Chicago-area residents turned out at polling places yesterday in record numbers, waiting up to 90 minutes in line to cast ballots in the final hours of the early voting period for the general election.
“We’re being overrun,” Charles Holiday, a Cook County election official, said yesterday. “Voting was extra heavy today.”
South Shore resident Aurelia McKenny, 28, said she waited more than an hour to cast her vote.
“I’m excited and happy. It’s time for a change," she said, leaving her polling place with a co-worker.
The two voted during their lunch break.
“We’re sending more co-workers over to vote when we get back to work,” she said.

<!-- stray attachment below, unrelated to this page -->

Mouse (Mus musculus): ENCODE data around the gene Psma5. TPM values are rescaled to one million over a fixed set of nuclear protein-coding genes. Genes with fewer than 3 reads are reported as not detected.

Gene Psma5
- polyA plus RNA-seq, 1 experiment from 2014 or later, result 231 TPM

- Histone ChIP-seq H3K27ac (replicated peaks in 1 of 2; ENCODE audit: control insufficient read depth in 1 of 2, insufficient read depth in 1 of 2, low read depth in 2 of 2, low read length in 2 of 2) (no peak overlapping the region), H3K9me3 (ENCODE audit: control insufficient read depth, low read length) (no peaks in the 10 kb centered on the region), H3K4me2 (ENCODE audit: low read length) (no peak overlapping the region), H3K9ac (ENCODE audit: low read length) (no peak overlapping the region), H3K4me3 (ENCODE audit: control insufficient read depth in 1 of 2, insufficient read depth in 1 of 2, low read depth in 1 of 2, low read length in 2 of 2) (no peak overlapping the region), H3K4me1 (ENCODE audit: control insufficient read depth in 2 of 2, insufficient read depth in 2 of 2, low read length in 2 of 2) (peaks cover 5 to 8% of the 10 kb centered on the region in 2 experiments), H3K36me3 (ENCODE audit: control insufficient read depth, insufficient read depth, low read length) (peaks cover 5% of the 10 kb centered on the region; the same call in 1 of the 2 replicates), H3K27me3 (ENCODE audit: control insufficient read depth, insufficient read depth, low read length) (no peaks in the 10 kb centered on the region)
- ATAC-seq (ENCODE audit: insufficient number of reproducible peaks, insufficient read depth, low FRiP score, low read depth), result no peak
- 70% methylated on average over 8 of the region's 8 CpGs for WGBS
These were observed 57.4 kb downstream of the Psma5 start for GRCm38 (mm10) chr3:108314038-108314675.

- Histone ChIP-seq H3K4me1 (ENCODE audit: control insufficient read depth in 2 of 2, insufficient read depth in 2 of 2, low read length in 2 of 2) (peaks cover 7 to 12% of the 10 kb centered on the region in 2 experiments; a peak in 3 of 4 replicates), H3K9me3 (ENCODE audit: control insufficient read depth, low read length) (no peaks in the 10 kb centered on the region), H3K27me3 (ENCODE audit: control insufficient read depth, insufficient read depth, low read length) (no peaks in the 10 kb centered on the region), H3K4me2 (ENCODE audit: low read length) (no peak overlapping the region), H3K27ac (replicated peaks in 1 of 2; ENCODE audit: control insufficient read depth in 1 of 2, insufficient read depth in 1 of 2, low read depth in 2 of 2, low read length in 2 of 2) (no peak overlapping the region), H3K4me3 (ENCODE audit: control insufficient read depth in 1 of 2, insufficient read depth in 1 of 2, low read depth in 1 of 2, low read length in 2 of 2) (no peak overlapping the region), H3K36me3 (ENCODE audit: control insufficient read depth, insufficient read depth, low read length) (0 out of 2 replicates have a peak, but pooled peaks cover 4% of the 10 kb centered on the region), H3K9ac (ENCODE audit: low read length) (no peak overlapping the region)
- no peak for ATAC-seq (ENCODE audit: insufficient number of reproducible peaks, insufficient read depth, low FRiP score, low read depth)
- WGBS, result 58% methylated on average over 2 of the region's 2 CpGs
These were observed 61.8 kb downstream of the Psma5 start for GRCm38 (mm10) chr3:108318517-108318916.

Early polls closed at 5 p.m. yesterday. On Tuesday, polls are scheduled to be open 6 a.m. to 7 p.m.
Elections officials say that some 250,000 people in Chicago took advantage of voting early. Numbers will be firmed up sometime today. These numbers echo estimates of the number of Chicagoland suburbanites that cast early ballots.
What else could have been expected with a top-of-the-ticket pitting U.S. Sen. Barack Obama, D-Il., against U.S. Sen. John McCain, R. Ariz., in the presidential race?
Jill Rice, who endured a wait of an hour and a quarter at a polling facility on Washington Street, said she wasn’t surprised.
Like others, she had taken a long lunch break to vote.
“I wanted to participate in the democratic process,” Rice said.